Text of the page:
The Swiss National Council, the lower house of parliament, has voted in favour of increasping the retirement age for women from 64 to 65 years old, which is one element of a comprehensive reform of the first pillar pension system (AHV).
The Council of States, the upper house of parliament, has already given the green light to up the retirement age for women in March.
A higher retirement age for women would relieve the AHV of around CHF10bn over a period of 10 years, it said.
The parliament has also approved the possibility to withdraw pensions early, from the age of 63, and the increase of VAT in conjunction with a higher retirement age for women.
The reform package still needs agreement on certain points, for example on the compensation measures for women who reach retirement at 65 after the new rules apply.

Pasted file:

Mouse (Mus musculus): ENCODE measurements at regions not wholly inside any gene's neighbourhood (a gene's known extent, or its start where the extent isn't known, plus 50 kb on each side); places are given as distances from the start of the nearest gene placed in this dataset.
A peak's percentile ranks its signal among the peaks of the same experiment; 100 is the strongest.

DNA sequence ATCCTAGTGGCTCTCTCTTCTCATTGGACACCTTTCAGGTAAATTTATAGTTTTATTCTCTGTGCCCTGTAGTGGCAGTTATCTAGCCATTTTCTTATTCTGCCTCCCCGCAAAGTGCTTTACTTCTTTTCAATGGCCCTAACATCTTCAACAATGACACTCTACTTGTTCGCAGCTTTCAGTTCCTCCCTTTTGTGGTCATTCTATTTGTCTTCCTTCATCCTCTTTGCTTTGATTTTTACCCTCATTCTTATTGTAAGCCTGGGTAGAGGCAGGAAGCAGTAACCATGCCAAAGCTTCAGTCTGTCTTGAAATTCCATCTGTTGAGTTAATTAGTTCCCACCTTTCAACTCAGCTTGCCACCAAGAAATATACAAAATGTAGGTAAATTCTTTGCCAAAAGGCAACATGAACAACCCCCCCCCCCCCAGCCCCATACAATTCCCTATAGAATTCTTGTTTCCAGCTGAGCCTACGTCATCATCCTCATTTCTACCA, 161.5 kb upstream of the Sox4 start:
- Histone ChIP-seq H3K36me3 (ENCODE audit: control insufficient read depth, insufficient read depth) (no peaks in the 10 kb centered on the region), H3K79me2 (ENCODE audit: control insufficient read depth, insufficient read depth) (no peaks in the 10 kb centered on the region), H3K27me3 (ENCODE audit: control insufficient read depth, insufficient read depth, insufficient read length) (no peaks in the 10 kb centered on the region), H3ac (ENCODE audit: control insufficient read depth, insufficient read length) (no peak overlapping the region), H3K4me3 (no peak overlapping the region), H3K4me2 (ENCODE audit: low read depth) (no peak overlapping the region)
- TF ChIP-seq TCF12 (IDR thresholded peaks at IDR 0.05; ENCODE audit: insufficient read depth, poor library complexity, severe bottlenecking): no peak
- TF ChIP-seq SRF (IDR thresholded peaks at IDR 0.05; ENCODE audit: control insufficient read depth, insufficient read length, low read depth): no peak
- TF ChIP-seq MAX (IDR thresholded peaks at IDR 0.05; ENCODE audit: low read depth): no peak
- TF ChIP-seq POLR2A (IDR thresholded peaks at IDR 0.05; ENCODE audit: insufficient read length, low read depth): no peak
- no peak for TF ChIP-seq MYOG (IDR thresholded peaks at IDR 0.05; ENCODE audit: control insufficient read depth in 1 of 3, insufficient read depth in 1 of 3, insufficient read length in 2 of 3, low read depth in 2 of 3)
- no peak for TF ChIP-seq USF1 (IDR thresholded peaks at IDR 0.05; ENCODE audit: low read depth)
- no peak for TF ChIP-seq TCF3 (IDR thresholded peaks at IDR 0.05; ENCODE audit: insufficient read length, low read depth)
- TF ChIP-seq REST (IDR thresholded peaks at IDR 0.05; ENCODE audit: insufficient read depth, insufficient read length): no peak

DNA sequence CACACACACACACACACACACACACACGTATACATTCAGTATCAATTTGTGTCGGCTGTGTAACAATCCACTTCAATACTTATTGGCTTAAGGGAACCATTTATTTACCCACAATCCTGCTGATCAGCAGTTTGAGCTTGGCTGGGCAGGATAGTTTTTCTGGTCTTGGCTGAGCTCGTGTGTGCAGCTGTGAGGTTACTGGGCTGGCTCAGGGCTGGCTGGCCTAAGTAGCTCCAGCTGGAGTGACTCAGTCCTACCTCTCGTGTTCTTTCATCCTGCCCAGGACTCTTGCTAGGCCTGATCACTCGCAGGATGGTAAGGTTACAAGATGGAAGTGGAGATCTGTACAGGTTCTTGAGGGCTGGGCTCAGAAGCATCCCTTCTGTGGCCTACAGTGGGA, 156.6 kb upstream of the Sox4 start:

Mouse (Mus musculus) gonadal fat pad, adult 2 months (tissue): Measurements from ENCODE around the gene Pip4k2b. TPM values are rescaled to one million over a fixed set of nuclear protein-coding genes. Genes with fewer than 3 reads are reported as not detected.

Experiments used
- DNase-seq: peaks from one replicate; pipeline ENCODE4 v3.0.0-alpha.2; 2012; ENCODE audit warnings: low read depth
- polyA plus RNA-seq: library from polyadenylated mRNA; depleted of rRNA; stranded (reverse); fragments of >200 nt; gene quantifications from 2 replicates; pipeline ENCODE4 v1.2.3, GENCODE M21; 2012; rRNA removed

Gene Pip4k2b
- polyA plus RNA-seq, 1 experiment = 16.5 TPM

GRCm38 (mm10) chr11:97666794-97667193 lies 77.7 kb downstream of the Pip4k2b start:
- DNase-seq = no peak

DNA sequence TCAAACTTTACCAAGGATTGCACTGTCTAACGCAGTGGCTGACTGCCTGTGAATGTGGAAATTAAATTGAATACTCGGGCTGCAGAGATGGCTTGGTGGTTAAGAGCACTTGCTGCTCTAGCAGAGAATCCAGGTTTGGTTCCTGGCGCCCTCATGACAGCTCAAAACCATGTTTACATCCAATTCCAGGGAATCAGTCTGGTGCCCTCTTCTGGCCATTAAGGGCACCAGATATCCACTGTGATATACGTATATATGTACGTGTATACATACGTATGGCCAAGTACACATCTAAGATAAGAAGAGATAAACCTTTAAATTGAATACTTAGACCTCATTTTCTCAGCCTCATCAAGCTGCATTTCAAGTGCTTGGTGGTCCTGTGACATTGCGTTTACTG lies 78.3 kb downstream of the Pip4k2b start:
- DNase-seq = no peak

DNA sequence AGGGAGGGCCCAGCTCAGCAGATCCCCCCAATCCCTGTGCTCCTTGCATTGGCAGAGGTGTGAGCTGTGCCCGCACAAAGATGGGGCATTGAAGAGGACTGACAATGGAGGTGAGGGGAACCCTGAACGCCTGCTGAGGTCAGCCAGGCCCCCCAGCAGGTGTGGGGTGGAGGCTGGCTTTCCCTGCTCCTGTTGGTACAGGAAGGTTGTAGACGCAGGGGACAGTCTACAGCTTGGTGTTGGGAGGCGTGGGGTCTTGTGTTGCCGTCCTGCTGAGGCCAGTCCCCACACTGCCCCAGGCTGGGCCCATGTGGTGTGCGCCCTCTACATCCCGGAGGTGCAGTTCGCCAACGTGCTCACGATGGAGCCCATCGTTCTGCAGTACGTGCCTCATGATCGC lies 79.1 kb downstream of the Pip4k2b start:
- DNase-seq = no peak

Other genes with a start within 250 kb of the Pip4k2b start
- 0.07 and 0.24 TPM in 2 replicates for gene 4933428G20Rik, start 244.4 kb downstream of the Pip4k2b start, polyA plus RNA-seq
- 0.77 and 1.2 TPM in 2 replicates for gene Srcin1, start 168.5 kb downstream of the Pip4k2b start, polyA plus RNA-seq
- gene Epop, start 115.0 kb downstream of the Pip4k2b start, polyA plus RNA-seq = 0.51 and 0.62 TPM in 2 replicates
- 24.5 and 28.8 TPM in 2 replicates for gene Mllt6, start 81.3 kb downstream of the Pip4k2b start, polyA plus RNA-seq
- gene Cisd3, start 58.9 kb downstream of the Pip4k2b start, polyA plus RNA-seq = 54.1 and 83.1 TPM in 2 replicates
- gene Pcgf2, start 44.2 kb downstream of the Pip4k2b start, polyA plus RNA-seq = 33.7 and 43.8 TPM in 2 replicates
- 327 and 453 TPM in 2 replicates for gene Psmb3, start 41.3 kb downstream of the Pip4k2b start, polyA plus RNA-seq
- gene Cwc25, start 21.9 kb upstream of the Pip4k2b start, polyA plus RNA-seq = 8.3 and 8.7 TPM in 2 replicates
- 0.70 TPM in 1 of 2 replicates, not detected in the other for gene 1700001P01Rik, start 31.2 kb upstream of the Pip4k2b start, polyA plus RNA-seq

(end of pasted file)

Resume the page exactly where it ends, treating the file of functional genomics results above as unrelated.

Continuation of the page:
The National Council decided for compensation measurea reaching a peak of CHF670m in 2028.
The Federal Council proposed a CHF692m compensation package for women in 2031. The Council of States foresees instead a compensation package worth CHF421m in 2031.
A further point of contention is the amount of VAT to finance the AHV. The National Council wants to increase the current rate of 7.7% by 0.4 percentage points, while the Council of States by 0.3.
The Federal Council originally proposed to up the value added tax by a maximum of 0.7 percentage points.
The National Council supports the idea of using the profits of the Swiss National Bank (SNB) from negative interest rates to fund the AHV, while the Council of States has so far rejected it.
The reform of the first pillar targets the financial stability of the AHV until 2030 against an outlook seeing its financial situation deteriorating.
The first pillar pension system has already seen an additional CHF2bn flow every year, from 2020, through the tax reform to finance the AHV (STAF).